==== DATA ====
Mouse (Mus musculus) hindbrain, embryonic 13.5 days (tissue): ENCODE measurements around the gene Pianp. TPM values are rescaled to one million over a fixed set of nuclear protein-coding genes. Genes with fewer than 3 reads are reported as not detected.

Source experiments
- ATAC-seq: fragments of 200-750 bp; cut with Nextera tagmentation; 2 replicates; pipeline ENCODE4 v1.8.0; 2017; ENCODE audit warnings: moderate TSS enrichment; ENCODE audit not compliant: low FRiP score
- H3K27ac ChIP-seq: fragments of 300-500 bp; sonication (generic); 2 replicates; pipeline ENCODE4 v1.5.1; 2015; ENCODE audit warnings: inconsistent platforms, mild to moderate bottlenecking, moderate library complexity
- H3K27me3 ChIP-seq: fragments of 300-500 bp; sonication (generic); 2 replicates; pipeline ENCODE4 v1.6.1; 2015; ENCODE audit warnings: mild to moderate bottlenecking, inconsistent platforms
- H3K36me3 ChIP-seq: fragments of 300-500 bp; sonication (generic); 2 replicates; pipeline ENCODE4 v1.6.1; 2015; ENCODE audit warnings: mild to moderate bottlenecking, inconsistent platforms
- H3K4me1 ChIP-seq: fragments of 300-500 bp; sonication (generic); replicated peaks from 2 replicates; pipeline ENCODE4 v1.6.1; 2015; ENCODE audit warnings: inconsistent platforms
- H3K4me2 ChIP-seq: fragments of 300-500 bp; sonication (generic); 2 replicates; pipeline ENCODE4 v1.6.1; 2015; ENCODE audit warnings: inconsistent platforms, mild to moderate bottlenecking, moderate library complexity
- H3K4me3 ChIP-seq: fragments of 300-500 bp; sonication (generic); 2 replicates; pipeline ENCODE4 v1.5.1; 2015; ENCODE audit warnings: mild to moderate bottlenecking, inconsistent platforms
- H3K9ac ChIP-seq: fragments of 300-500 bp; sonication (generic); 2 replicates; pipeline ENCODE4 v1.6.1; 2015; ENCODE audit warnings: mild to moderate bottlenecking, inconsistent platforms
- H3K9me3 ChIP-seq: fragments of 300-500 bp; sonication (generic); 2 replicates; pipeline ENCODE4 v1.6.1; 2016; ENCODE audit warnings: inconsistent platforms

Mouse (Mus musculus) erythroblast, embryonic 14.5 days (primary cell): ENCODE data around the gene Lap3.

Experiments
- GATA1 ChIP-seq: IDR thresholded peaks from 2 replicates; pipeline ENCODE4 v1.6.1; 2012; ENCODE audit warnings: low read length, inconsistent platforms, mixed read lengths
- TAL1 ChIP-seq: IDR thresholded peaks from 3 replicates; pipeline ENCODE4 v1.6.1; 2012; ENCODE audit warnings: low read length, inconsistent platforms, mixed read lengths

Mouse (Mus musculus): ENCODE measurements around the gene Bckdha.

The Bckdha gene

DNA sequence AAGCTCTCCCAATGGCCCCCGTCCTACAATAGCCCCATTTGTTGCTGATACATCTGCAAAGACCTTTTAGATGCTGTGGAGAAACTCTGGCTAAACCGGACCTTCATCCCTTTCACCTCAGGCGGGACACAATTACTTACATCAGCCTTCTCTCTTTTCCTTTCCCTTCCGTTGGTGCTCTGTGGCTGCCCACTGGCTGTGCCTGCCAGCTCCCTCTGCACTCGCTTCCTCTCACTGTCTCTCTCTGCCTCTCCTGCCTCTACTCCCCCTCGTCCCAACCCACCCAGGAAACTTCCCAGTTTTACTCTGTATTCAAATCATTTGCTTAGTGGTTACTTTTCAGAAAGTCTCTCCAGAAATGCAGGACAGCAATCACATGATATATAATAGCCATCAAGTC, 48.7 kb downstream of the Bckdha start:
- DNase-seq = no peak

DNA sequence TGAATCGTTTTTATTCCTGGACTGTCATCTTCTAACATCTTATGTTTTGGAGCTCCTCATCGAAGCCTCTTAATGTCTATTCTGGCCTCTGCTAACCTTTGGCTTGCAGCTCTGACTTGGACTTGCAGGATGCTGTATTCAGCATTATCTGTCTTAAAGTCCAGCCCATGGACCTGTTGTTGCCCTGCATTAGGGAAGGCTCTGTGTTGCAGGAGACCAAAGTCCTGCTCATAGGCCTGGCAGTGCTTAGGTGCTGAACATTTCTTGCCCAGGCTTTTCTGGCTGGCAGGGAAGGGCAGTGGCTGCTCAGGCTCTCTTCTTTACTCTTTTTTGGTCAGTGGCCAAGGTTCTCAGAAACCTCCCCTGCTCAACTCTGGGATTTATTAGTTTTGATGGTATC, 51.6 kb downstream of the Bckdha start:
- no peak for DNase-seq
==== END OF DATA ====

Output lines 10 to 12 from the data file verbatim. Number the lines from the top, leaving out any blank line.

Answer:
- H3K9ac ChIP-seq: fragments of 300-500 bp; sonication (generic); 2 replicates; pipeline ENCODE4 v1.6.1; 2015; ENCODE audit warnings: mild to moderate bottlenecking, inconsistent platforms
- H3K9me3 ChIP-seq: fragments of 300-500 bp; sonication (generic); 2 replicates; pipeline ENCODE4 v1.6.1; 2016; ENCODE audit warnings: inconsistent platforms

Mouse (Mus musculus) erythroblast, embryonic 14.5 days (primary cell): ENCODE data around the gene Lap3.